Years passed and we all continued with our separate lives. I would often think of Mohit, and catch snippets about Zorawar who also recently finished from the Doon School. In batch parties we always remembered him, our Mohit, who made us all collectively swell with pride for he had payed the ultimate price "for the ashes of his fathers and the temples of his gods." And then something happened this morning:

It was an e-mail from Arun Kumar aka 'Spy' who had forwarded a cryptic message on our batch hangout from Brighubir Singh who in turn got it from Suveen Kapoor with a link attached (how much more convoluted can it get?). Busy with my 1962 book, I half heartedly clicked on the attachment only because in the subject head it said Fateh Whig! I was even more puz,zled to see what looked like an Anglo-Saxon male, mid-fifties doing push ups. I scanned ahead on the video clip, half expecting an advertisement to enhance ones libido after crossing fifty, but all that I could see was the same guy still going up and down. I thought both Spy and Brighu had lost it, and made a mental note to spam these two guys in future. Two hours later, I decided to look at 'what the heck was that' again.

Brigadier Bill:

"Well it would appear I am the middle aged anglo saxon (Australian actually) doing push-ups.  Unlike Kunal I only had the pleasure of knowing Mohit for a year.  I was the Australian exchange student at Wellington and I think Mohit felt he had been given the short straw as he was directed to be my sponsor officer.  We got on well and became good friends, and it helped that both Tina and my wife Kath were expecting.  Zorawar and my Sarah arrived within a few months of each other, played in Mohit and Tina's front garden (well stuck their hands in each others mouths as babies do) and then the course was over.  We farewelled and bid each other well and went to our new jobs wondering if we would see each other again.  Alas it was not to be.  A year or so later in mid 96 I received a letter from Tina and I still remember the shock ( and I still have her letter) when Tina said Mohit was dead.  As is always the case the tragedy hit the family even more with the severe spina bifeda that beset Fateh, his second son.  Tina has been a wonderful mother but has subsisted on the Army widow's pension as Fateh requires constant care.  His medical care in India has been first rate but rehabilitative care less so due to a lack of facilities and specialist therapists. Tina wants Fateh to have more independence as he gets older and the ability to self care to some extent and since one of the hospitals that can help with this training is in Australia she approached me. I had only just started my new job as our Defence Adviser to the Uk and it took me far too long to get organised but I am there now.  I needed to raise about £25,000 in total and have now crossed the £20,000 mark owing to the phenomenal respomse we have received .  The challenge to catch the eyeballs was tough, 4 push ups for each kilometre of the 2014 Tour de France (3660.5 km in total or 14642 pushups in 23 days).  I was a few days in at the time and you can see what Kunal described here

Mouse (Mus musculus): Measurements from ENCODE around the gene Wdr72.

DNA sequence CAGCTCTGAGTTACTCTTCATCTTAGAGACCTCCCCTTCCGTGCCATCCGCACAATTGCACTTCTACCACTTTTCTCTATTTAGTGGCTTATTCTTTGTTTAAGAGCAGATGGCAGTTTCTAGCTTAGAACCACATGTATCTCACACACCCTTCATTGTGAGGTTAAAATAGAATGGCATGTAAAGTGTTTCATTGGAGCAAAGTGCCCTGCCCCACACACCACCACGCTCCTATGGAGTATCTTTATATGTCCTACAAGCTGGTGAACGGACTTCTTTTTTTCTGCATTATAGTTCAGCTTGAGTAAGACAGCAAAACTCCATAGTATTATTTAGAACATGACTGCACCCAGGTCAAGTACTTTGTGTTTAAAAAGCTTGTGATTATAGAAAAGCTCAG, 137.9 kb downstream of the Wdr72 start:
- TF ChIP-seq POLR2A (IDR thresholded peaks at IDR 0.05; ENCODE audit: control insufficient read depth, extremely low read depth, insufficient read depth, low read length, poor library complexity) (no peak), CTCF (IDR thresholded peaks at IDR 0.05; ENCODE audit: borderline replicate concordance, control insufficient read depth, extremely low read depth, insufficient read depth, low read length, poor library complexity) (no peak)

The truth is I will need a lot of goodwill and support to get me to the target.  I will do the push ups if you can please help generate some interest and donors.  My link to the donor page is .

I said to Mohit before we parted that you can take the man out of the sub-continent but you can't take the sub continent out of the man once he has been there.  That is how I feel about India and my time there.  As a soldier  I felt I  had a responsibility to help do for Fateh what Mohit cannot do because he paid his price for his country.  Will you join me in helping in this task?"

It is now seventeen years since we lost Mohit. I'm putting this out now on the larger Doon School net, TV networks and the social media for it is time to repay Major Mohit's memory by honouring his family. I didn't know who Brigadier Bill Sowry was till this morning, but now he's likely to be imprinted on my brain like one of those Readers Digest stories that refuse to go away. The quantum of funds required for Fateh's rehabilitation are substantial, and Bill was being a realist by initially targeting the required £ 25,000 in tranches. At the end of the day it's not about Doon School or Gorkhas or ex-Servicemen – as a people we need to be a part of this. It is the ultimate universal truth about the soldier and those whom he leaves behind. Do contribute to the fund, but even if you don't, do pause to remember Mohit and so many like him who have stood between us and the enemy. Please do pass it on.